The ‘L’ word

Writing in the Chicago Tribune yesterday, Clarence Page asks, “When did ‘liberal’ become a dirty word?” My quick answer is that it became a dirty word when people who call themselves liberals started putting big government over individual liberties, leaving people like me with the inelegant “libertarian.”

Page sort of agrees with that history, but he wants his fellow supporters of big government to proudly identify with the label. As he correctly notes, both major parties are pretty much on board with the program anyway:

In fact, when it comes to big government, it’s hard to beat Bush. Under his watch, according to a study by the libertarian Cato Institute, the federal government grew more than it did under Johnson and only slightly less than it did under fellow conservative Richard Nixon — and that’s not including Bush’s defense or homeland security spending.

Nixon famously said in 1971 that we are all Keynesians now, referring to the economist John Maynard Keynes, who believed government should play an active economic role. Bush might appropriately quip, “We’re all liberals now.”

Keynesianism was more complex than that. The theory explicitly predicted that a central bank could fight unemployment by increasing the money supply without fear of harmful inflation. The Federal Reserve of the 70s agreed, and the decade’s lousy economic performance culminating in a period of stagflation served as solid empirical evidence that Keynesianism was wrong. Since then the government has been plenty active in the economy, but the Fed has traded in its activist role for a restrained monetarism.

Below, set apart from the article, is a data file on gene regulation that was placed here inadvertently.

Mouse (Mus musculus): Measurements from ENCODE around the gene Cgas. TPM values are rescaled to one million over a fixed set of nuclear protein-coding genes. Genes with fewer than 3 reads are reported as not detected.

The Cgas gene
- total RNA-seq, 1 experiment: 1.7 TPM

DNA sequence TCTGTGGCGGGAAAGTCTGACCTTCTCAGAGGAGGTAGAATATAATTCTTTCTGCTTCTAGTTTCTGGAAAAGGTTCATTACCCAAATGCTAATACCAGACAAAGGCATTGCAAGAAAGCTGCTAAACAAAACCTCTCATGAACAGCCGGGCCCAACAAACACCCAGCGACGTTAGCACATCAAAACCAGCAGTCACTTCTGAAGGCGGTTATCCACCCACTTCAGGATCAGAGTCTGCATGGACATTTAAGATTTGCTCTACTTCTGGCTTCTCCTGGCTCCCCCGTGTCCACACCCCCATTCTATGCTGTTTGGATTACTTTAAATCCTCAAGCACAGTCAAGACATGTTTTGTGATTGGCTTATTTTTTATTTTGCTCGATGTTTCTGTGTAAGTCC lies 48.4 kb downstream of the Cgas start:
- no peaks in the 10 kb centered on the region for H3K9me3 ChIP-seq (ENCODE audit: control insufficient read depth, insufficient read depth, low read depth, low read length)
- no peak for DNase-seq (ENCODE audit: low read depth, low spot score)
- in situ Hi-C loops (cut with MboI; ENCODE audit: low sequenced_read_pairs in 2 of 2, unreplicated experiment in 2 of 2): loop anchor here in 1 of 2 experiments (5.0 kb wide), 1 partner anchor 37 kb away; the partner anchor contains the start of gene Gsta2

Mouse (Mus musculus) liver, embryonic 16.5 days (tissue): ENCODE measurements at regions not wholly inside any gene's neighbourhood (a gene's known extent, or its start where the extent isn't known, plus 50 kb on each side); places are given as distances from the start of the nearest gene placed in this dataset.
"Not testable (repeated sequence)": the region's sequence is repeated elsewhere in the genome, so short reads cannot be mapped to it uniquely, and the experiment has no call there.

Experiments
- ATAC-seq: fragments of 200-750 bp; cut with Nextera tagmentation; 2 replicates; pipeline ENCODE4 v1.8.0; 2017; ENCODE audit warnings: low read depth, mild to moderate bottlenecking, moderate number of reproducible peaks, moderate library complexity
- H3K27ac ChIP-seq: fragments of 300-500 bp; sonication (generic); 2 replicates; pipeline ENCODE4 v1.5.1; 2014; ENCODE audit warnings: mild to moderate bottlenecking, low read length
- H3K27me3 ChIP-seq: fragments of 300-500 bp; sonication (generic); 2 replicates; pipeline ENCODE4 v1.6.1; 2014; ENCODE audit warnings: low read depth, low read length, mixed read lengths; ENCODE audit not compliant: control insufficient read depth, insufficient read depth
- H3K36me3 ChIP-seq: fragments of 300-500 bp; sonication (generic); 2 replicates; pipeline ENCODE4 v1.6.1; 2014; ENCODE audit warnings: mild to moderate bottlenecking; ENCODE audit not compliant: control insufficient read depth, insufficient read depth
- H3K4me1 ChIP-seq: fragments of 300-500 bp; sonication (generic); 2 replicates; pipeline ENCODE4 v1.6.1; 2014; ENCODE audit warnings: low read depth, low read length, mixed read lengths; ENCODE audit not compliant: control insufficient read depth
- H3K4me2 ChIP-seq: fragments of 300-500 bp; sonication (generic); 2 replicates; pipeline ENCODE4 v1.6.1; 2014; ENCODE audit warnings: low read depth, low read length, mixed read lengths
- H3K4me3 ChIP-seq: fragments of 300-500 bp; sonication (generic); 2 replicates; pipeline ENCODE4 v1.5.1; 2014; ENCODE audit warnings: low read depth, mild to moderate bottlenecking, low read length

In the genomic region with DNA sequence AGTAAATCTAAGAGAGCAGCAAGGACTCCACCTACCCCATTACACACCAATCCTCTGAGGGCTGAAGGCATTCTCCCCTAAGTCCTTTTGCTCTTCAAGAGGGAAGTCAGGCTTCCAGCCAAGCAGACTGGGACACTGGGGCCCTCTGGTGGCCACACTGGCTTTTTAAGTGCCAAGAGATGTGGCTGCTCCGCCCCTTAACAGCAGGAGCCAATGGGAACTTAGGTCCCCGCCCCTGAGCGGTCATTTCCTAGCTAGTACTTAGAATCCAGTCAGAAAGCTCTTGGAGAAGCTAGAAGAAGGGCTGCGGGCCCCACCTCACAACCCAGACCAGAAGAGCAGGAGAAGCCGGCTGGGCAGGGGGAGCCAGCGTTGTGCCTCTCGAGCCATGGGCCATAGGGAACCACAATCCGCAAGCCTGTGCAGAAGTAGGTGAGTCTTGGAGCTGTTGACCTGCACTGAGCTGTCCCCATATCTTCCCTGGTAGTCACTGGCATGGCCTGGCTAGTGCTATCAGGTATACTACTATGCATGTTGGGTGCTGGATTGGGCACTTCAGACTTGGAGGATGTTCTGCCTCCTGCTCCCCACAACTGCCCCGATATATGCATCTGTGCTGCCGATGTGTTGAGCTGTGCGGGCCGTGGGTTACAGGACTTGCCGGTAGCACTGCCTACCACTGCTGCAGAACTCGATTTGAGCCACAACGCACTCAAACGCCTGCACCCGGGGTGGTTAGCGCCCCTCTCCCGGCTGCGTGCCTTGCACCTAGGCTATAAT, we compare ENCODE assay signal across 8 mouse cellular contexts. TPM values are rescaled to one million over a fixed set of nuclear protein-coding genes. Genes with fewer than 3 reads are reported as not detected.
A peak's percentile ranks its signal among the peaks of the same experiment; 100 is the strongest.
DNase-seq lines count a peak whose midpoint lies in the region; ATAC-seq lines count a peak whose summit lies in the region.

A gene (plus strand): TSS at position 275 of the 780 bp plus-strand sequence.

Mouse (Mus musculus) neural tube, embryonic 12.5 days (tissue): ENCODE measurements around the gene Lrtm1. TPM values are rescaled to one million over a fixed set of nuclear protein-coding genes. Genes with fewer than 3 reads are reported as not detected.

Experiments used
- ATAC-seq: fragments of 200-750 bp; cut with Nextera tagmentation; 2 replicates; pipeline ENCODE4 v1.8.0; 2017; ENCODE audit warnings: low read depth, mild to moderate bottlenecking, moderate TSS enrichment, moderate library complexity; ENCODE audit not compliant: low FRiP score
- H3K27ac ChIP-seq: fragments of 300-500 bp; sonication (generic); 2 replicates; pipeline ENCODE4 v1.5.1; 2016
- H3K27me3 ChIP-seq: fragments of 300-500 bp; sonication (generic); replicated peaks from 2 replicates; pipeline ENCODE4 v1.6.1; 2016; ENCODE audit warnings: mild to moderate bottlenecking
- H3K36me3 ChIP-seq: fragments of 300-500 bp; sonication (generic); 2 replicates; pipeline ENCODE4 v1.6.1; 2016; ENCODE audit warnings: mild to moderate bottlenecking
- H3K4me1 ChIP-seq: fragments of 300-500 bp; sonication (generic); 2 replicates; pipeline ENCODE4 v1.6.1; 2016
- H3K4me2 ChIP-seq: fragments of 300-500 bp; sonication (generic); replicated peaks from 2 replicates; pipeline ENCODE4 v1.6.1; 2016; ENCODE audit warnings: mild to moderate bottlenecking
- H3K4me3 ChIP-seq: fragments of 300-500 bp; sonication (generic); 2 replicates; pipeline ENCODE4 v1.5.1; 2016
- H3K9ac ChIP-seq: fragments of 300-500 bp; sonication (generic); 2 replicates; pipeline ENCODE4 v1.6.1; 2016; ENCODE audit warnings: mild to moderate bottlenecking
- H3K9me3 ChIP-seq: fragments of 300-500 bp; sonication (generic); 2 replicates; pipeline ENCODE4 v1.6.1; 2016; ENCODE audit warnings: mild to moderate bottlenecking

So I hope that Page’s metaphor proves to be apt. If big government liberalism today is to Keynesianism in 1971, it’s just a decade and a few disasters away from thorough repudiation.

Update 8/3/07: Ryan the Liberty Belle says it’s time for classical liberals to reclaim the word. I’m in!


1 thought on “The ‘L’ word”

  1. Thing is, liberalism wasn’t made a dirty word because of big government. As Page points out, conservatives are proudly big-government too, just in a different way – think censorship of TV and books, draconian crime laws, constitutional amendments banning gay marriage, etc. Liberalism became a dirty word because Reagan and others were able to associate it with the cultural extremes of the ’60s and ’70s. Reagan was able to associate “liberal” with “bare-breasted pot-smoking God-hating hippie” and then associate “liberal” with big-government economic policy. The negative connotation of “liberal” nowadays comes not from a distaste for big government but from middle America’s fear of cultural change, and from politicians who use that fear to their own ends. How else do you explain opposition to illegal detentions and opposition to draconian crime laws as “liberal?”

    Most people aren’t going to have an emotional response to diatribes about how national health care will take away their individual liberties. But they’ll react if you tell them that the people who support national health care want to kidnap their son and force him to marry another man while burning a flag.

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